This publicity still captures the most incendiary moment from the 1930 film The Blue Angel. The story of a puritanical schoolteacher undone by his passion for a nightclub singer, it was Germany’s first full-length talking picture, intended to showcase the renowned actor Emil Jannings but instead making an international star of an unknown, the 28-year-old Marlene Dietrich. Dietrich plays Lola Lola, a performer in a seedy club called the Blue Angel. In this scene she gazes at the enraptured schoolmaster up in the balcony, one silk-stockinged leg pulled toward her chest. The resultant image riveted some filmgoers while appalling others, amongst them Heinrich Mann, author of the novel on which the film was based, who was outraged that a work he intended as a sober chronicle of bourgeois hypocrisy had been transformed into a spectacle dominated by “Miss Dietrich’s naked thighs”.
That image was about all I associated with The Blue Angel when I began researching Dietrich’s career for the Radio 3 series Dietrich in Five Songs. At some point as a child I’d seen the film on American television, and I remembered finding it strange and unsettling. But any more specific recollections were overshadowed by the film’s reverberations in movies I absorbed in my teens: Luchino Visconti’s The Damned (1969), in which a gay son played by Helmut Berger impersonates Dietrich-as-Lola to taunt his Nazi industrialist father; and Mel Brooks’s Blazing Saddles (1974), in which a saloon full of cowboys are entertained by Madeline Kahn in full Lola regalia as a world-weary chanteuse named Lili von Shtupp.
Yet behind those echoes lies a film with a complex and radical history. Filmed late in 1929 immediately after the Wall Street crash, The Blue Angel captures a world on the brink of disaster, infused as it is with the sensibility of the kabarett, the signature entertainment form of Weimar Berlin. Clubs like the Schall und Rauch and Cafe Grossenwahn were hotbeds of dissidence and experimentation, with Jewish, socialist, feminist, and queer artists fusing astringent political satire with flamboyant erotic display. Director Josef von Sternberg created The Blue Angel out of the those building blocks, filling the cast with kabarett veterans like Friedrich Hollaender, Kurt Gerron, and Rosa Valetti (who stands behind Dietrich in the publicity still). Dietrich herself knew the kabarett world less as a performer than as a patron: an habitue of clubs like the Silhouette and the Eldorado, where the sexual spectrum blurred (as one Eldorado dancer proclaimed when a patron demanded to know if they were male or female, “I am whatever sex you wish me to be”). Her portrayal of Lola drew on that milieu, even down to the details of her attire. The costume she wears in the publicity still – a short black dress, silver top hat, black garters, and frilly white knickers – was one that Dietrich contrived herself after seeing it on a cross-dressed sex worker she regularly passed on the Berlin streets.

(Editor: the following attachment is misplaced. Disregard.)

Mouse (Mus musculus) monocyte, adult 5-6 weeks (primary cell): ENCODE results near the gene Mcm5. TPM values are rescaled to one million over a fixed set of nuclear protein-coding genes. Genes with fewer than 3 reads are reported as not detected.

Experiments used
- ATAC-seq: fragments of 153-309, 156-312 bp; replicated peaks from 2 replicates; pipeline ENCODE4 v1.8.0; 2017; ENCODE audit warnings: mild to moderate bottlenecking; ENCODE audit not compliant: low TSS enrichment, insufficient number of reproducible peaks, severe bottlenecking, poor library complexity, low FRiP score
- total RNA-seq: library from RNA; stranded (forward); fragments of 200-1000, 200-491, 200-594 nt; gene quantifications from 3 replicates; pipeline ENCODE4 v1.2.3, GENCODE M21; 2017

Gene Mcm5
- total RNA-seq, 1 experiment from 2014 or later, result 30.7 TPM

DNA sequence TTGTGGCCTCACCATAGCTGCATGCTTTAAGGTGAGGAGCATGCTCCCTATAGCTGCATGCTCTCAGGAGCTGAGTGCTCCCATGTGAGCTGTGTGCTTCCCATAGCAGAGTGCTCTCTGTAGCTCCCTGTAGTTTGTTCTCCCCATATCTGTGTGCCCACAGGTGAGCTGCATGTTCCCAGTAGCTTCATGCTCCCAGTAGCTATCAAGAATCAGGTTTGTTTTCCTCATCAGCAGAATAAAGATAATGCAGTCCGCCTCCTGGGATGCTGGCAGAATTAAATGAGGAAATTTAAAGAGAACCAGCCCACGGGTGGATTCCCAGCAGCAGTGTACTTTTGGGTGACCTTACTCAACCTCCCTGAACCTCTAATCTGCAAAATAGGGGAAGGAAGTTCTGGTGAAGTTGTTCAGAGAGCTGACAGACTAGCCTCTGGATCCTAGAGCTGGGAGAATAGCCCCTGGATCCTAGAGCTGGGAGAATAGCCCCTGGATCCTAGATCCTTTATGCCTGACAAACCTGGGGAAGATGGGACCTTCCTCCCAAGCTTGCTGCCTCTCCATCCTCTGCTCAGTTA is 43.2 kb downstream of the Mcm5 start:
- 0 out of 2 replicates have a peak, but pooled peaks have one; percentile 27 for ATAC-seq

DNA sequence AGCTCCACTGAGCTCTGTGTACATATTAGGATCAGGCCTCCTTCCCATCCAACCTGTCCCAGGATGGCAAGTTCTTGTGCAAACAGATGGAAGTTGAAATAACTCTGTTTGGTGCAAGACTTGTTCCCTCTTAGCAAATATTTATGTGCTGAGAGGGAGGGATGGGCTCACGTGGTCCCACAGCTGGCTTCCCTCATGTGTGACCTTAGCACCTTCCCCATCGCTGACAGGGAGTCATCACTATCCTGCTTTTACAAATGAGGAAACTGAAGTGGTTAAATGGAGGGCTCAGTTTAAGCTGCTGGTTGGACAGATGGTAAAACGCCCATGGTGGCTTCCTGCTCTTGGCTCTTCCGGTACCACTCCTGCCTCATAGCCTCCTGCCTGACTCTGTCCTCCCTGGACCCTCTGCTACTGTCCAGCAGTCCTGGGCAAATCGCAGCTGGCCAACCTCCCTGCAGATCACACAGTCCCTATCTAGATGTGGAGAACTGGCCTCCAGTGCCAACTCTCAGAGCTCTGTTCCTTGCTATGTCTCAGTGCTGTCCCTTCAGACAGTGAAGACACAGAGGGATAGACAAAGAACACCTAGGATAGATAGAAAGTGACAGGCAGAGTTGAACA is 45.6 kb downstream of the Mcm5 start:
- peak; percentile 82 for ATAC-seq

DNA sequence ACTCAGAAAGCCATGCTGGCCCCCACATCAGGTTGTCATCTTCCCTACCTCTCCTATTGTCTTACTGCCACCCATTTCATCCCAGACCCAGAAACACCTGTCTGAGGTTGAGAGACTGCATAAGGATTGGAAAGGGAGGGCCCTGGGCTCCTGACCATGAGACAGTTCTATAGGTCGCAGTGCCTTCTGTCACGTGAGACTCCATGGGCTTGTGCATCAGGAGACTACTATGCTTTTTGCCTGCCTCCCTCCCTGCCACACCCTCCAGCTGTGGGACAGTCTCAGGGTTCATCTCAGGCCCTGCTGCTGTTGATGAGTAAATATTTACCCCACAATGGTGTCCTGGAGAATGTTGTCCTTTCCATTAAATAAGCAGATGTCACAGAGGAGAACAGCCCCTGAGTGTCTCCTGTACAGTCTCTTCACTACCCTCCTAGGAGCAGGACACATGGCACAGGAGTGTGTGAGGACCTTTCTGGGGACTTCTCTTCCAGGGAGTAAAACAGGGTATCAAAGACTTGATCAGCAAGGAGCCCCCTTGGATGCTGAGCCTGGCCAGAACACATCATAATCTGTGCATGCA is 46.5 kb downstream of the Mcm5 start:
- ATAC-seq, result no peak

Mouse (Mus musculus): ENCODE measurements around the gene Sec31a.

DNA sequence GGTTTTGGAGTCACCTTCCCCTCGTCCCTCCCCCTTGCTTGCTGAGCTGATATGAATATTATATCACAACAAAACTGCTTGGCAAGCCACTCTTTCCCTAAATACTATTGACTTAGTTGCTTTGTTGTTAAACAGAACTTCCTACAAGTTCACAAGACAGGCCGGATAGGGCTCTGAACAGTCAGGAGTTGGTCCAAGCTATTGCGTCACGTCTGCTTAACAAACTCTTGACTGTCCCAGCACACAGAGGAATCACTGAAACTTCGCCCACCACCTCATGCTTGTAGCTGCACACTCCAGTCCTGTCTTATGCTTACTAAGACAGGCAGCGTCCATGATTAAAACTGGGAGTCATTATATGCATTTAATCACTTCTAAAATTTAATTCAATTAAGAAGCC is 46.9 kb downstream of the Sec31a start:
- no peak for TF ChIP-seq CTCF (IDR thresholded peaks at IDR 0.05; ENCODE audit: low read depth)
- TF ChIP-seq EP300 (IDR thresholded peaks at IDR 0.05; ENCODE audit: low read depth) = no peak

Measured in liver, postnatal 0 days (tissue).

Those echoes gave the film its transgressive lustre, but they also marked it for condemnation. To the rapidly ascending National Socialist party, everything about kabarett culture was an anathema: its political satire, its sexual dissidence, the undesirables who formed its creative backbone. After 1933 most kabarett artists left the country. Friedrich Hollaender went to America; Rosa Valetti drifted from Vienna to Prague to Palestine before her death in 1937. Kurt Gerron refused offers of employment in Hollywood and moved to Paris and then Amsterdam, where he was arrested and ultimately murdered in Auschwitz.